Archimedes to Hawking: Laws of Science and the Great Minds behind Them

By Clifford A. Pickover | Go to book overview

THE GREAT CONTENDERS

At once philosophy and genial fantasy, practical physics
and terrifying weapon, E = mc2 has become metonymic
of technical knowledge writ large. Our ambitions for sci-
ence, our dreams of understanding and our nightmares of
destruction find themselves packed into a few scribbles of
the pen.

—Peter Galison, “The Sextant Equation” in Graham
Farmelo’s It Must Be Beautiful

God [could] vary the laws of Nature, and make worlds of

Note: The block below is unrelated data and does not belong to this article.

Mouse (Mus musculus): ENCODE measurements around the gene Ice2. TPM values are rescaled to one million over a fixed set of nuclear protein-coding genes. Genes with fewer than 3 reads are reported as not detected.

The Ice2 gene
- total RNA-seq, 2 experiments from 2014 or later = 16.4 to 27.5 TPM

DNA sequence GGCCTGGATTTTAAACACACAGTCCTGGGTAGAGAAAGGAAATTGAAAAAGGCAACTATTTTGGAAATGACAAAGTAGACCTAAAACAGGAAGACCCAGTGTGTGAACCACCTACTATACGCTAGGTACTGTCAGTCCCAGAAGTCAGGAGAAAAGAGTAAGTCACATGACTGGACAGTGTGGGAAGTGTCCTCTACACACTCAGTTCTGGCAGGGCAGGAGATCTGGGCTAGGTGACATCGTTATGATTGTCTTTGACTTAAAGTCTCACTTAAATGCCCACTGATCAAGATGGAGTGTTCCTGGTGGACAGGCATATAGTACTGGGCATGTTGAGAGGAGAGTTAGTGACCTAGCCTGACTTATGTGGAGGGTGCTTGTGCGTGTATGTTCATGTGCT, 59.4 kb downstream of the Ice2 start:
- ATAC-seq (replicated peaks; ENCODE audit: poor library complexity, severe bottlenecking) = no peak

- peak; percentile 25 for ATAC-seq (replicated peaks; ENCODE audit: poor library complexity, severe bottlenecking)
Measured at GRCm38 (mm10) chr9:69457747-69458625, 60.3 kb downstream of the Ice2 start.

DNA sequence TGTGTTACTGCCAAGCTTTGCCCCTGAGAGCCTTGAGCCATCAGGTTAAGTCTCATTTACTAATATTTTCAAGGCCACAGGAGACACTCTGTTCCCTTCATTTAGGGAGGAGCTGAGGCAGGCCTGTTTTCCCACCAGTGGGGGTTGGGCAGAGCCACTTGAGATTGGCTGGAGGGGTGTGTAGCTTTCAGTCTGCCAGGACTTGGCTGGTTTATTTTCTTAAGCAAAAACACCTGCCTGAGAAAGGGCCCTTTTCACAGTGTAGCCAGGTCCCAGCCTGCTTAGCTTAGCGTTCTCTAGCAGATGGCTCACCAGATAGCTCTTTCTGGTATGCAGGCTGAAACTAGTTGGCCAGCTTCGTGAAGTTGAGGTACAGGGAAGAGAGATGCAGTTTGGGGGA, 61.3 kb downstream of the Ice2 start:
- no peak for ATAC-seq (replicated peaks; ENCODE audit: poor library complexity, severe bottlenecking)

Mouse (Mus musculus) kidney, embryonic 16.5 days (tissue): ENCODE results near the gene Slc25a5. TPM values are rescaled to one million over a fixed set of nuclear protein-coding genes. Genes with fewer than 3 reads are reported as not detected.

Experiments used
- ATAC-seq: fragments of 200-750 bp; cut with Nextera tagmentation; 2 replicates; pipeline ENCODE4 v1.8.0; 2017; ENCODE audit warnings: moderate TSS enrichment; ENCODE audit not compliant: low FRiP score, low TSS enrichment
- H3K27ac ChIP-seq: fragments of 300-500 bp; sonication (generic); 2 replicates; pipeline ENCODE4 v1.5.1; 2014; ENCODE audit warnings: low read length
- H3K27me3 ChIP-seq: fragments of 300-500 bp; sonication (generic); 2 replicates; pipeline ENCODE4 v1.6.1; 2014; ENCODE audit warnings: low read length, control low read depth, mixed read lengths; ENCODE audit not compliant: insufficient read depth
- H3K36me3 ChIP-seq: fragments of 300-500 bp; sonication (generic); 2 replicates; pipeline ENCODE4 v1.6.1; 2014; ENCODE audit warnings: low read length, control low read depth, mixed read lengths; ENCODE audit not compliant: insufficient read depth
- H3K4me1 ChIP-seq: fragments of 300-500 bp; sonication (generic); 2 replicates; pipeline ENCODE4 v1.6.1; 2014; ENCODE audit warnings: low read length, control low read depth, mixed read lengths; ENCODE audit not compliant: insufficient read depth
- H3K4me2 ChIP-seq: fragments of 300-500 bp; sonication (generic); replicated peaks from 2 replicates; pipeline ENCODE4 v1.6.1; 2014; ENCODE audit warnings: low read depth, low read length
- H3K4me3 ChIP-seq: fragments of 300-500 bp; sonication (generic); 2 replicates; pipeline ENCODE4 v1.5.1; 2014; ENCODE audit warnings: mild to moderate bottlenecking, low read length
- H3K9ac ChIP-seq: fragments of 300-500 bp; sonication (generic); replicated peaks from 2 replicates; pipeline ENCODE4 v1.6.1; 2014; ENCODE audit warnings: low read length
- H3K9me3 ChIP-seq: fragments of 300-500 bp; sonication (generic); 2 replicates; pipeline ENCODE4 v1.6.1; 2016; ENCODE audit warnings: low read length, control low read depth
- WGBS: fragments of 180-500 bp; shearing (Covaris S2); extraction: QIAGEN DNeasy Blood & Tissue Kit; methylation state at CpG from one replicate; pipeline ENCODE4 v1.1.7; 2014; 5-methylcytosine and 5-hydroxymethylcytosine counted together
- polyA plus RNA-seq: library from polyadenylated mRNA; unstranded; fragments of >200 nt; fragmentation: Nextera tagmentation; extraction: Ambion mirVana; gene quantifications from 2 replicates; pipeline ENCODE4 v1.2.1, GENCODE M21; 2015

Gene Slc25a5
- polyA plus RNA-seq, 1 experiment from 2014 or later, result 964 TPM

several sorts in several parts of the universe.

—Isaac Newton, “Questions” from Opticks

This section of the book contains a large panoply of eponymous scientific laws. Some of these laws are slightly more obscure than the laws in the main section of the book, and I also include a few favorite biological laws in this section. Some of the “great contenders,” although quite fundamental, do not have simple formulas for their expression or are not referred to as “laws” in many literature references.

As I researched the following laws, I often discovered dozens of interesting books that explained facets of these laws, and I often indicate these book resources within each short entry. Sometimes, I give definitions of the laws from several different authors’ perspectives. In the interest of brevity, the “Great Contenders” section is much less formal and less detailed than the main entries of this book and thus may serve simply as a launch pad for

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